RAMALLAH, West Bank (AP) — Palestinian President Mahmoud Abbas has given his permission to exhume the remains of his predecessor, Yasser Arafat, a top aide said Monday, days after a Swiss institute reported finding elevated traces of a radioactive substance on the late leader's belongings.
The findings by Switzerland's Institute of Radiation Physics were inconclusive, but revived speculation that Arafat was poisoned.
The legendary Palestinian leader died Nov. 11, 2004 in a French military hospital, a month after falling violently ill at his government compound in the West Bank town of Ramallah.
The Swiss institute has said it would need to examine Arafat's remains for conclusive findings, though a clear-cut outcome is not assured because of the decay of the substance, polonium-210, over the years. Last week, Abbas said he was willing, in principle, to allow an autopsy, provided he receives permission from religious authorities and Arafat's family.
Arafat was buried in a mausoleum that has become the centerpiece of the Ramallah compound where Abbas' headquarters are located. The exhumation would create a huge spectacle that could upset some devout Muslims, though there seems to be a widespread desire among Palestinians to determine the cause of death.
Abbas aide Saeb Erekat said Monday that the Palestinian president has decided to invite the Swiss experts to Ramallah in order to examine the remains. "We are on the way to an autopsy," Erekat told The Associated Press.
Erekat said a Palestinian medical expert would contact the Swiss institute later Monday or Tuesday to offer the invitation. Erekat said an autopsy could be conducted as soon as the Swiss team arrives. There was no immediate comment from the institute.
Arafat's widow, Suha, has repeatedly called for exhuming the remains. She worked closely with the Arab satellite TV station Al-Jazeera, which conducted an investigation into Arafat's death and received permission from her to submit her husband's belongings for testing. The top Muslim cleric in the Palestinian territories has also given his blessing to exhuming the remains.
Arafat's nephew, Nasser al-Kidwa, has been cool to the idea of an autopsy but signaled he will not stand in the way.
"Our belief was always that it was an unusual death, and most likely he (Arafat) was poisoned. Now all indications say he was poisoned," al-Kidwa told AP. Al-Kidwa, a former Palestinian envoy to the United Nations, heads the Yasser Arafat Foundation and is the custodian of Arafat's memory.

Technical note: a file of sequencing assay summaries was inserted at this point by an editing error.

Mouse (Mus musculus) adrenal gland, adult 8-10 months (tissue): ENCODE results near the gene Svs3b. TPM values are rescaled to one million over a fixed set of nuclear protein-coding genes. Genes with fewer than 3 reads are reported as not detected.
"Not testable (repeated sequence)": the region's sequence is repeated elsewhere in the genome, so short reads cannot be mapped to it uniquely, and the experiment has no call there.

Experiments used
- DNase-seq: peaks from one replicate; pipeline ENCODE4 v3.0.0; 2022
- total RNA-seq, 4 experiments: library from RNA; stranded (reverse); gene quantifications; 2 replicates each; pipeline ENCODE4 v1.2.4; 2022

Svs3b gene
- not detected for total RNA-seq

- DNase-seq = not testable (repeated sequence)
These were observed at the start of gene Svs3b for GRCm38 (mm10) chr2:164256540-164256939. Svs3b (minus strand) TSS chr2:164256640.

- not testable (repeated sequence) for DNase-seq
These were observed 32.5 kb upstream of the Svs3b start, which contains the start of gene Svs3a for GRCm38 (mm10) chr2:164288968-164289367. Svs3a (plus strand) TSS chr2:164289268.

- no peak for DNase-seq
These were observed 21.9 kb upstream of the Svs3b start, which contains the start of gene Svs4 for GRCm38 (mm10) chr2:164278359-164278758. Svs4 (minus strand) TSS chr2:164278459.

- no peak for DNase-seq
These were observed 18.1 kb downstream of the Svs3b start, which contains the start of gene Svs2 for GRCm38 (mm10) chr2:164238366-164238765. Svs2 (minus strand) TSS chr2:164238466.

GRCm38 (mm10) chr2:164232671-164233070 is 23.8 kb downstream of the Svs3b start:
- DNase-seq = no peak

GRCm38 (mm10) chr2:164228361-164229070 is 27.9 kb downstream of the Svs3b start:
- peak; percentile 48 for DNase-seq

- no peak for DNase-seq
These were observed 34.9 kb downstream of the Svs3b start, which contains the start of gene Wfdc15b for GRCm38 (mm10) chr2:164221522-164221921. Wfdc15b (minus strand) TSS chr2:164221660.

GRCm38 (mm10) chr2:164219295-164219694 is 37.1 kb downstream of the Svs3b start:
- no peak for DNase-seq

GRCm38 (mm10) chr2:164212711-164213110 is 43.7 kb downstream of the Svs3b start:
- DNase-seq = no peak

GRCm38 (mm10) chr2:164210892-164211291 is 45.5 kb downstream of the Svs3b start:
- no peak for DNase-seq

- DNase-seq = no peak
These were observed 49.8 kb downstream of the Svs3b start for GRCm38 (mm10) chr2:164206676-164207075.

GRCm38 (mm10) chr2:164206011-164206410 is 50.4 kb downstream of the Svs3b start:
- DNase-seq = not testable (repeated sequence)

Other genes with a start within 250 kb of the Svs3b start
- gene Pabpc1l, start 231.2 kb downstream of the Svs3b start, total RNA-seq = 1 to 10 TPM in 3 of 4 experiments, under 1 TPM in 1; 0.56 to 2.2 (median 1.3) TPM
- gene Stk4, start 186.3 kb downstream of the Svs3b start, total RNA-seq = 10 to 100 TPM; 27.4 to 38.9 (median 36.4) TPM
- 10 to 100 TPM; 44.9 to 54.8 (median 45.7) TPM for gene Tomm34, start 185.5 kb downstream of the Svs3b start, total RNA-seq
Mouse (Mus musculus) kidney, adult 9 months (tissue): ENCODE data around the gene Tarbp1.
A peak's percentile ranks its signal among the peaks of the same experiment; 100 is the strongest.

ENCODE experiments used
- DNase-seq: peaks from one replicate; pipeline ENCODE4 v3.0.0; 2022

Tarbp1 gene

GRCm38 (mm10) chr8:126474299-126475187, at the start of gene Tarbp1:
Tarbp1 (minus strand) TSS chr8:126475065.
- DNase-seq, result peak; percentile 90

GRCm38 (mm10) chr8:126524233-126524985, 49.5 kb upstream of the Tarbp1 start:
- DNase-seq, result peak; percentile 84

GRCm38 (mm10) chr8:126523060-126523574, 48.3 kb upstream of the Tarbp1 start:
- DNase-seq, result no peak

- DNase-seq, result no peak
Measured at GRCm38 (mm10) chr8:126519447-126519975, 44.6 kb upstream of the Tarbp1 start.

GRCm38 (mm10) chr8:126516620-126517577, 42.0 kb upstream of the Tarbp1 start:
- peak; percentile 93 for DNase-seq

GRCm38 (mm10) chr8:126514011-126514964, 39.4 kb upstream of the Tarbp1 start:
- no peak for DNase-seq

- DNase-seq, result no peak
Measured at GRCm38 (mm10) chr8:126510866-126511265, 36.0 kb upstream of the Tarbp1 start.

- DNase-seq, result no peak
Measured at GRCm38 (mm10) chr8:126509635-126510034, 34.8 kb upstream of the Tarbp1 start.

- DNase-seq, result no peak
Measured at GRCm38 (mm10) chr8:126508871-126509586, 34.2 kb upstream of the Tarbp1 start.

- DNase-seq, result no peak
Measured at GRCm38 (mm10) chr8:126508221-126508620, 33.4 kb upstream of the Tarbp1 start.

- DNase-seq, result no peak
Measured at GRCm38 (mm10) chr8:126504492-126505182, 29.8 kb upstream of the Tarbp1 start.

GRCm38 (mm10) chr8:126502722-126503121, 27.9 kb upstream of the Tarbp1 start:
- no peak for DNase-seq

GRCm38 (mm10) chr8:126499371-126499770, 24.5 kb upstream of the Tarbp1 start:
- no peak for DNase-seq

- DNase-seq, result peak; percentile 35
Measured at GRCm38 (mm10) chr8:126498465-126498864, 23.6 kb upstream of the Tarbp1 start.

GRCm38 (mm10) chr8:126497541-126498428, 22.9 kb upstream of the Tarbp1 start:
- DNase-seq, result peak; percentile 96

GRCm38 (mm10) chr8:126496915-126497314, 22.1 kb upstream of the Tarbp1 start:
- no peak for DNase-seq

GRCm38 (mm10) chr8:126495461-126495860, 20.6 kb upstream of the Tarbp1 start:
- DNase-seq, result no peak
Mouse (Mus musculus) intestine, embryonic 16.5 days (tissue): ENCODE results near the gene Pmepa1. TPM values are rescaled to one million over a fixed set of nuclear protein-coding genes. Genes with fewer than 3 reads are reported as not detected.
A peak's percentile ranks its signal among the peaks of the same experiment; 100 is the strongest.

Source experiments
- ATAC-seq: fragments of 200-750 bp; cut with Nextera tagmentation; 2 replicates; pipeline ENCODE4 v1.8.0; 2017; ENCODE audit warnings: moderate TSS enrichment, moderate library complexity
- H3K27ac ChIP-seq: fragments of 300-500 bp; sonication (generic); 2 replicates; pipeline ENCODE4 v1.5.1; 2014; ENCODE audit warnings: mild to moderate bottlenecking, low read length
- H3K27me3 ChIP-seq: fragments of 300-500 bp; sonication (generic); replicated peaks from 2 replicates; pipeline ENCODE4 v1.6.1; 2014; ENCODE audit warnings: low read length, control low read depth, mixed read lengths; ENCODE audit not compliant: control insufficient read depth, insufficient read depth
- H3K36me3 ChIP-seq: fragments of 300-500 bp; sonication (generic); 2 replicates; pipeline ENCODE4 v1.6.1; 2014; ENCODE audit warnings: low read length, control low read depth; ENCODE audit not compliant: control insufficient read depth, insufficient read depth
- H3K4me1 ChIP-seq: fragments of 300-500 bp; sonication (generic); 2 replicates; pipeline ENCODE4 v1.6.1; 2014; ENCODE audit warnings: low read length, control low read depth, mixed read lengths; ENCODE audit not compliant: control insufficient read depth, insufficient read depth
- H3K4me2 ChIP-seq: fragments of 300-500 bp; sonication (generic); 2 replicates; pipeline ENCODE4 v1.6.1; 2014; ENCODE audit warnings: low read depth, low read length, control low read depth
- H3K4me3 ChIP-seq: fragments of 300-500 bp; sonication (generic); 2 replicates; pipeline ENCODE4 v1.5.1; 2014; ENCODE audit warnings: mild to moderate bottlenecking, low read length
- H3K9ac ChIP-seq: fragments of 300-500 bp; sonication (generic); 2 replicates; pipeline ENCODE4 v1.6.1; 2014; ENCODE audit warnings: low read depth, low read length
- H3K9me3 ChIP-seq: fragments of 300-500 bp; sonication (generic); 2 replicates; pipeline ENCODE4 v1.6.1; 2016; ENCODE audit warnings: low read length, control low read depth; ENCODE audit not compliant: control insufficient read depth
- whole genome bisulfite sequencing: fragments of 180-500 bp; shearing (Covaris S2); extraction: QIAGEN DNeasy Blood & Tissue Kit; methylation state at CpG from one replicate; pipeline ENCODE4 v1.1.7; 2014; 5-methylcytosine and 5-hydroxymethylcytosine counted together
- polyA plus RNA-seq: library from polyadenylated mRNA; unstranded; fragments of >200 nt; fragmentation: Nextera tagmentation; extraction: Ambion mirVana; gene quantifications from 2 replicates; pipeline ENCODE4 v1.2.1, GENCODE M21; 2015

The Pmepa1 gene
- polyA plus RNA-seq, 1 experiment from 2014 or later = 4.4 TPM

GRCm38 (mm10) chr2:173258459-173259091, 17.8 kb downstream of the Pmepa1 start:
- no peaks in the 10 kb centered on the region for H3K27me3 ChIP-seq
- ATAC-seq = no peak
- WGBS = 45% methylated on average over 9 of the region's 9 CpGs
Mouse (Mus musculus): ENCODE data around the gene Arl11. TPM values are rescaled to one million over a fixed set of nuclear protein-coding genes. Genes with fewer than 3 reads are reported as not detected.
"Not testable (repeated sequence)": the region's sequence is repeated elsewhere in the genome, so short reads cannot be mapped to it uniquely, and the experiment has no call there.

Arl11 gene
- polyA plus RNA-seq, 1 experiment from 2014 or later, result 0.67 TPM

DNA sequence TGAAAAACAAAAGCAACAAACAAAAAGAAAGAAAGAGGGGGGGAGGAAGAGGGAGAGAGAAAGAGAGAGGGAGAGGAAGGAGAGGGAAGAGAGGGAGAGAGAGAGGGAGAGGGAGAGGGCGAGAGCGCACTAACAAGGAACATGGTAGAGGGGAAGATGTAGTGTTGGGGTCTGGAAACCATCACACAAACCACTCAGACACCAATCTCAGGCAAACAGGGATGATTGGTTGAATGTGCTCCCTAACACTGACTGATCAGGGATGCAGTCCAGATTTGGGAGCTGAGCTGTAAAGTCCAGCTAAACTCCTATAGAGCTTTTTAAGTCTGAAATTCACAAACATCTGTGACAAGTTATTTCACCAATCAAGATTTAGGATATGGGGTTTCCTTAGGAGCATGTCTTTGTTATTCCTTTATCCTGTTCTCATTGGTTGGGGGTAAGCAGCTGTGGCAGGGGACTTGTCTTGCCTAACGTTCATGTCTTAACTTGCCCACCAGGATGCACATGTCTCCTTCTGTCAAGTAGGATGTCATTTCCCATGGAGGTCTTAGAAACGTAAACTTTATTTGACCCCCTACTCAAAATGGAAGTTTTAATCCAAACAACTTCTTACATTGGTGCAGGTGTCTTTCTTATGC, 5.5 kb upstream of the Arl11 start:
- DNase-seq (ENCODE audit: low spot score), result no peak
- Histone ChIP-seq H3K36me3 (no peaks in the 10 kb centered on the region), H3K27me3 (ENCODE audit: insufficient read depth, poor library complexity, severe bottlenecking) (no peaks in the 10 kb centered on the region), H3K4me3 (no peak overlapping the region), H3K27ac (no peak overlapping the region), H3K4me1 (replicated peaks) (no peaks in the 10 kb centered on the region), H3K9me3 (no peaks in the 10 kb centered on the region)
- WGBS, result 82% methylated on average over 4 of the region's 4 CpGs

Erekat suggested that Abbas was firm in his decision to move forward.
Polonium-210 is a highly lethal substance, and less than 1 gram (0.04 ounces) of the silver powder is sufficient to kill. Because polonium-210 decays rapidly, experts have been divided over whether testing Arafat's remains would provide a solid clue eight years after his death.
Polonium's most famous victim was KGB agent-turned-Kremlin critic Alexander Litvinenko, who died in London in 2006 after the substance was slipped into his tea. Someone poisoned by polonium would experience multiple organ failure as alpha radiation particles bombard the liver, kidneys and bone marrow from within.
French doctors said in 2004 that Arafat, then 75, died of a massive stroke. According to French medical records, he had suffered inflammation, jaundice and a blood condition known as disseminated intravascular coagulation, or DIC.
But the records were inconclusive about what brought about the DIC, which has numerous possible causes, including infections and liver disease. Outside experts who reviewed the available records on behalf of The Associated Press were also unable to pinpoint the underlying cause.
In the last three years of his life, Arafat was confined by Israel to his Ramallah walled compound, the Muqata. The Palestinian leader was seen by Israel and the U.S. as an obstacle to peace efforts and a sponsor of attacks that killed hundreds of Israelis.
Israel has emphatically denied a role in Arafat's death. Officials say that with Arafat locked in to his headquarters, there was no need to kill him, and argue that an assassination would only have destabilized what already was a difficult period of heavy fighting. Senior Palestinian officials have repeatedly accused Israel of killing Arafat, saying it had the means, motive and opportunity.
A renewed investigation could lead to uncomfortable questions for the Palestinian leadership. If an autopsy was to reveal that Arafat was indeed poisoned, the probe would also have to look at Palestinians who had access to him.
The Al-Jazeera TV's investigation is also embarrassing to the Palestinian Authority, which launched its own probe after Arafat's death and failed to discover any leads.
Associated Press writer Mohammed Daraghmeh in the West Bank contributed to this report.